You'd sometimes be forgiven for thinking that a friendly smile costs money. Some people just won't part with one for love or money (well, I've never tried money, so maybe this statement is a bit too sweeping).
Recently I went out to lunch at a local restaurant with a small group of people. The weather was fine and the tables on the terrace were all taken. Inside the restaurant quite a few tables were also occupied so we decided to move to the upstairs area. This didn't suit the waitress who was apparently not enthusiastic about having to come upstairs to serve. She looked at us as if we'd crawled in on our under-bellies and was extremely slow in taking our order. By the time she came back with the food the place had filled up and every table upstairs was occupied. So her disgruntlement was all for nothing as we were not the only customers she had to serve in that area. What she had done, however, was ensure that I would not use that restaurant again. If management are pleased to employ someone so unsuitable then they do not merit my custom. And, of course, human nature being what it is, I have related this incident to all my friends and acquaintances. Maybe she was having a bad hair day, but quite frankly, how would I know that? I took her at (unsmiling) face value. I'm not about to psycho-analyze every waitress I see - let's face it, I'd be locked up if I leaned across the table and tried a bit of Freudian therapy on her.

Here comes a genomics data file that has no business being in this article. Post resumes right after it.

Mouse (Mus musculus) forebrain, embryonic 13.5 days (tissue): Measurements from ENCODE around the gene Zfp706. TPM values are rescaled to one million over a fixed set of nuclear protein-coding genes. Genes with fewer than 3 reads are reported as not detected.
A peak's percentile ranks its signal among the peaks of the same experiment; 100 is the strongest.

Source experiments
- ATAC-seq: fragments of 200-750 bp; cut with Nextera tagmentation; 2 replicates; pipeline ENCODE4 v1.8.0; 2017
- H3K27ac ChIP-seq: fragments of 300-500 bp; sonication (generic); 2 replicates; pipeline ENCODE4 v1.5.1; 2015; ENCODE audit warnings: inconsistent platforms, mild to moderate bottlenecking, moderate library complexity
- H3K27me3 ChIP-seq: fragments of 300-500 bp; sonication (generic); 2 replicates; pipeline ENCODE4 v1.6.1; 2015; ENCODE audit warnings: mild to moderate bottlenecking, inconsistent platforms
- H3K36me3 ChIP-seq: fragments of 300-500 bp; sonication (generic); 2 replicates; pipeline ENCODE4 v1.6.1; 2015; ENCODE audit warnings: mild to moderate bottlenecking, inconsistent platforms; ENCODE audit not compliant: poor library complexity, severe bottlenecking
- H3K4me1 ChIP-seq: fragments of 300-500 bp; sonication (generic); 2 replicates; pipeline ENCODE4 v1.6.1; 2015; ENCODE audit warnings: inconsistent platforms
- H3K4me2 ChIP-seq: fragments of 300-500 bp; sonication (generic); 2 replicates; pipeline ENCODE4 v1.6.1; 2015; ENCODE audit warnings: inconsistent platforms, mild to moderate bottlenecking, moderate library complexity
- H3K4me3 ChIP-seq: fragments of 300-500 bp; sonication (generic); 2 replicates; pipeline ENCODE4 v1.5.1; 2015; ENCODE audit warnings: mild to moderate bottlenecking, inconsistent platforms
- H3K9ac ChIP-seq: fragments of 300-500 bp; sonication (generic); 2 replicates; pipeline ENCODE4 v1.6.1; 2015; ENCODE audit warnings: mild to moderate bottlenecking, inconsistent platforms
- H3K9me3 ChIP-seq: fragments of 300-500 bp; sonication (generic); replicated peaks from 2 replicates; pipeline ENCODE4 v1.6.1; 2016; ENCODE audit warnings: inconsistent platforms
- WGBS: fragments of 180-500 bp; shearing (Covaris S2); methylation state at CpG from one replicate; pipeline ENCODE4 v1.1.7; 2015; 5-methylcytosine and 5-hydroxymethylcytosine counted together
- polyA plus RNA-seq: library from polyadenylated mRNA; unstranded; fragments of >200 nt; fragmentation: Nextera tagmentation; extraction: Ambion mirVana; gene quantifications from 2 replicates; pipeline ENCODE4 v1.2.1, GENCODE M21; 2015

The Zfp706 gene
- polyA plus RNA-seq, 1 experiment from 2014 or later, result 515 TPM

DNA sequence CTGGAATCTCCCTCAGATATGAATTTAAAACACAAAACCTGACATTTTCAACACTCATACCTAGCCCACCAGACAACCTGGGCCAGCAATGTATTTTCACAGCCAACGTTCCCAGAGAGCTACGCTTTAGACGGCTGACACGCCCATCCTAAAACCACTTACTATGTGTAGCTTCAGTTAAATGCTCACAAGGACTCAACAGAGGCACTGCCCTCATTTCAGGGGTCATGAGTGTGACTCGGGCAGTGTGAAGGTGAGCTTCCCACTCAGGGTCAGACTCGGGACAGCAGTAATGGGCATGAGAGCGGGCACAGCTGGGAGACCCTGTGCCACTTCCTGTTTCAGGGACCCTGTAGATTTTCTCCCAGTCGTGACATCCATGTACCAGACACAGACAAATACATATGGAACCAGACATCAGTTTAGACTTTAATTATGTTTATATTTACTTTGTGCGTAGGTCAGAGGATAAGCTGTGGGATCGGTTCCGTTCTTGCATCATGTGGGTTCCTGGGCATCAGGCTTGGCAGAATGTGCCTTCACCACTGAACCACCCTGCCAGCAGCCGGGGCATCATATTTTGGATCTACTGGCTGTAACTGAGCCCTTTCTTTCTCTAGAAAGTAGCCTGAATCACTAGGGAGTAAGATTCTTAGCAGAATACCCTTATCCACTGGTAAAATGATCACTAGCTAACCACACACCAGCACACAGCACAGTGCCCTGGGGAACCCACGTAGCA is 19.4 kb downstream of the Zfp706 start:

Various studies have revealed that smiling, even when you don't feel like it, can reduce stress regardless of your actual mood. If you act cheerfully, you will become cheerful. Interesting, isn't it? I expect the opposite is true, too. If you go around with a mournful face and expect rain, then you are going to feel grumpy or sad and you may even get a downpour.